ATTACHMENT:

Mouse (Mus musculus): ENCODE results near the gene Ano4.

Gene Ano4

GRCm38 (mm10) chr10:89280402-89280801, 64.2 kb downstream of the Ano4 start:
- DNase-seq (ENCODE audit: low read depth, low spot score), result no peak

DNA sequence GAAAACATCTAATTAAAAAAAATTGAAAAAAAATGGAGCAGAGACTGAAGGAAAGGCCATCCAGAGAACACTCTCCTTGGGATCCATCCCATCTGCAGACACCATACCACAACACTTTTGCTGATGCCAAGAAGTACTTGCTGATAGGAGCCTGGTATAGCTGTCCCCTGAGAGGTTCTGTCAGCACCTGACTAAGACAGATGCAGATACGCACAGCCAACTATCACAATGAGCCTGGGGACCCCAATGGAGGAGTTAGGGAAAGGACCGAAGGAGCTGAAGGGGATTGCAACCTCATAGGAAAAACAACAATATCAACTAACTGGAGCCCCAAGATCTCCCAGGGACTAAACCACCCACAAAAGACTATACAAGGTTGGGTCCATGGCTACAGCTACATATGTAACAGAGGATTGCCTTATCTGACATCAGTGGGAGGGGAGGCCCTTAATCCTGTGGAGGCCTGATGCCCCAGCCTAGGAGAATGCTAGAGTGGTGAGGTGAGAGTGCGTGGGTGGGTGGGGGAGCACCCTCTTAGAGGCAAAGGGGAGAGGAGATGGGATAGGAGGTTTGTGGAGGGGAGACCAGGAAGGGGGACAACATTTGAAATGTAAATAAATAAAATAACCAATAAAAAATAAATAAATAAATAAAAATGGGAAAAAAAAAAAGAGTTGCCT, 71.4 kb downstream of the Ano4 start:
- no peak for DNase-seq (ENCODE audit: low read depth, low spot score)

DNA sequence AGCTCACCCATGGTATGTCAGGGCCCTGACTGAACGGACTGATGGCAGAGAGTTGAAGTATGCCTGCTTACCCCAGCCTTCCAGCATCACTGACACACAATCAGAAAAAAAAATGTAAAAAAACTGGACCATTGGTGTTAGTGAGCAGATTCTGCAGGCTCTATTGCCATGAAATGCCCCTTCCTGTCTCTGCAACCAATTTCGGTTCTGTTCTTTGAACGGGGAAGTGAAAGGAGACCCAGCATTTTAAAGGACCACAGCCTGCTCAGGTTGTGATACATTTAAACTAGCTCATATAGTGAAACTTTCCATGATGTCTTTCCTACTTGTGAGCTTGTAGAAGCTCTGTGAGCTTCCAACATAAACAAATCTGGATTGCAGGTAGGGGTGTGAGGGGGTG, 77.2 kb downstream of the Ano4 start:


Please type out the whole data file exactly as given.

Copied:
Mouse (Mus musculus): ENCODE results near the gene Ano4.

Gene Ano4

GRCm38 (mm10) chr10:89280402-89280801, 64.2 kb downstream of the Ano4 start:
- DNase-seq (ENCODE audit: low read depth, low spot score), result no peak

DNA sequence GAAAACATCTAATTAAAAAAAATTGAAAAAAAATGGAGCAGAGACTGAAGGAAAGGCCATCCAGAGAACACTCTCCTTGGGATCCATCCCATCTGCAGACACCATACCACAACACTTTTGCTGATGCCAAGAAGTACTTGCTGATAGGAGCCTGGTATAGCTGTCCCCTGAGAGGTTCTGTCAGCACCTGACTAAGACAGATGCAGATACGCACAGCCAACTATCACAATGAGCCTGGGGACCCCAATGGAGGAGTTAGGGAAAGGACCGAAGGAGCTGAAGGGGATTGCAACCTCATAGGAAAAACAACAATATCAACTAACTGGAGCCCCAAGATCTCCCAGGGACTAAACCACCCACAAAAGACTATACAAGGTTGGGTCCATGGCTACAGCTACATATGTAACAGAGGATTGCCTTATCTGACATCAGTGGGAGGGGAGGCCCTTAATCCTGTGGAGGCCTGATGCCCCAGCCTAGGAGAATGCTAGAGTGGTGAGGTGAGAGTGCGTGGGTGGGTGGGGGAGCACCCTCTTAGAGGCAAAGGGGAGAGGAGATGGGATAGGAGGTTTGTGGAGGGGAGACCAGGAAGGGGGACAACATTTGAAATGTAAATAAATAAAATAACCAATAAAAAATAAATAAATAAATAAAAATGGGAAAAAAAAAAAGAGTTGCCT, 71.4 kb downstream of the Ano4 start:
- no peak for DNase-seq (ENCODE audit: low read depth, low spot score)

DNA sequence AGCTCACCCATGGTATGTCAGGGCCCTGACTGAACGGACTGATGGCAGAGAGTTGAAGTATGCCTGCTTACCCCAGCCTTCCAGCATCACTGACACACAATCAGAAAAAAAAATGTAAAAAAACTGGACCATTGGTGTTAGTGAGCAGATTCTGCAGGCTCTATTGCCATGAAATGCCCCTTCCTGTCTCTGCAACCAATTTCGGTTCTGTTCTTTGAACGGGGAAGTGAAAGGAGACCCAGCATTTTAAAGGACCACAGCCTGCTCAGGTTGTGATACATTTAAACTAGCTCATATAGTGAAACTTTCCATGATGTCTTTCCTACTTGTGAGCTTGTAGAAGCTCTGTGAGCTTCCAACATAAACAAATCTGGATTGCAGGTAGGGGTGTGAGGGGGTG, 77.2 kb downstream of the Ano4 start: